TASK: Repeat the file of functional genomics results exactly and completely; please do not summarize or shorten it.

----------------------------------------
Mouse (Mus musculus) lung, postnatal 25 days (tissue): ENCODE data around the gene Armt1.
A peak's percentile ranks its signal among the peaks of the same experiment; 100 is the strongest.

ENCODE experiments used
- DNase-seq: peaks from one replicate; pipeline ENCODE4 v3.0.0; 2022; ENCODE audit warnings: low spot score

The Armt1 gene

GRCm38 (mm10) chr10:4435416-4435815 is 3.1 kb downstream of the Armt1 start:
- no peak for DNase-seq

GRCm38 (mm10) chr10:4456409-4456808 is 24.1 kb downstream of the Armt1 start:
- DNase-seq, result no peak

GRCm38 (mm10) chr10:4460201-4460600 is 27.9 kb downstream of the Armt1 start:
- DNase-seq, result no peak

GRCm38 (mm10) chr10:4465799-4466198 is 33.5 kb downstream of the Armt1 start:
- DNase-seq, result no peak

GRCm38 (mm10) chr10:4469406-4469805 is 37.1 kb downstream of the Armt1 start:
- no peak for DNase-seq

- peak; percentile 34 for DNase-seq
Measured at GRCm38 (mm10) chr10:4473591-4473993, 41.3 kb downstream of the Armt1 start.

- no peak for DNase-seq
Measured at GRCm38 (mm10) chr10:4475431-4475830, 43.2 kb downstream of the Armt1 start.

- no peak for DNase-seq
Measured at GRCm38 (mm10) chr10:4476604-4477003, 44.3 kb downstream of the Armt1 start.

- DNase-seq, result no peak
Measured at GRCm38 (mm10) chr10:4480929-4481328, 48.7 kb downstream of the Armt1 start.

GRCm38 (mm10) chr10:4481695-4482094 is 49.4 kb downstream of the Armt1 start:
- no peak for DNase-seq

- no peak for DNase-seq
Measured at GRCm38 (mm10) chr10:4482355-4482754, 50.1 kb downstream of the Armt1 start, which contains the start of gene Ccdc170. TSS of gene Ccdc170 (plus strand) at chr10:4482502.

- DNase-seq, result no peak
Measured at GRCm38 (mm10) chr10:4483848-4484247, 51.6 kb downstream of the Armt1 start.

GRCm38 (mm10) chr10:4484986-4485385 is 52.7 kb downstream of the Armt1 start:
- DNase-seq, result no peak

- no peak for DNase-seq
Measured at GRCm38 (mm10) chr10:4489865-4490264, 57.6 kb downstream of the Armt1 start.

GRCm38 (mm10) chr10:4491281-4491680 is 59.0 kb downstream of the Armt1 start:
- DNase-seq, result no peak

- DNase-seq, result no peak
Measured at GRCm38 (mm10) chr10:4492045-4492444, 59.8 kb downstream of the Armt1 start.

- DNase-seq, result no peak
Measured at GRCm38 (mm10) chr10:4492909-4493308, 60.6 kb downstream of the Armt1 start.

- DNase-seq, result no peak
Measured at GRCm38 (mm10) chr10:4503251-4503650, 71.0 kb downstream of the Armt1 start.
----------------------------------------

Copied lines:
Mouse (Mus musculus) lung, postnatal 25 days (tissue): ENCODE data around the gene Armt1.
A peak's percentile ranks its signal among the peaks of the same experiment; 100 is the strongest.

ENCODE experiments used
- DNase-seq: peaks from one replicate; pipeline ENCODE4 v3.0.0; 2022; ENCODE audit warnings: low spot score

The Armt1 gene

GRCm38 (mm10) chr10:4435416-4435815 is 3.1 kb downstream of the Armt1 start:
- no peak for DNase-seq

GRCm38 (mm10) chr10:4456409-4456808 is 24.1 kb downstream of the Armt1 start:
- DNase-seq, result no peak

GRCm38 (mm10) chr10:4460201-4460600 is 27.9 kb downstream of the Armt1 start:
- DNase-seq, result no peak

GRCm38 (mm10) chr10:4465799-4466198 is 33.5 kb downstream of the Armt1 start:
- DNase-seq, result no peak

GRCm38 (mm10) chr10:4469406-4469805 is 37.1 kb downstream of the Armt1 start:
- no peak for DNase-seq

- peak; percentile 34 for DNase-seq
Measured at GRCm38 (mm10) chr10:4473591-4473993, 41.3 kb downstream of the Armt1 start.

- no peak for DNase-seq
Measured at GRCm38 (mm10) chr10:4475431-4475830, 43.2 kb downstream of the Armt1 start.

- no peak for DNase-seq
Measured at GRCm38 (mm10) chr10:4476604-4477003, 44.3 kb downstream of the Armt1 start.

- DNase-seq, result no peak
Measured at GRCm38 (mm10) chr10:4480929-4481328, 48.7 kb downstream of the Armt1 start.

GRCm38 (mm10) chr10:4481695-4482094 is 49.4 kb downstream of the Armt1 start:
- no peak for DNase-seq

- no peak for DNase-seq
Measured at GRCm38 (mm10) chr10:4482355-4482754, 50.1 kb downstream of the Armt1 start, which contains the start of gene Ccdc170. TSS of gene Ccdc170 (plus strand) at chr10:4482502.

- DNase-seq, result no peak
Measured at GRCm38 (mm10) chr10:4483848-4484247, 51.6 kb downstream of the Armt1 start.

GRCm38 (mm10) chr10:4484986-4485385 is 52.7 kb downstream of the Armt1 start:
- DNase-seq, result no peak

- no peak for DNase-seq
Measured at GRCm38 (mm10) chr10:4489865-4490264, 57.6 kb downstream of the Armt1 start.

GRCm38 (mm10) chr10:4491281-4491680 is 59.0 kb downstream of the Armt1 start:
- DNase-seq, result no peak

- DNase-seq, result no peak
Measured at GRCm38 (mm10) chr10:4492045-4492444, 59.8 kb downstream of the Armt1 start.

- DNase-seq, result no peak
Measured at GRCm38 (mm10) chr10:4492909-4493308, 60.6 kb downstream of the Armt1 start.

- DNase-seq, result no peak
Measured at GRCm38 (mm10) chr10:4503251-4503650, 71.0 kb downstream of the Armt1 start.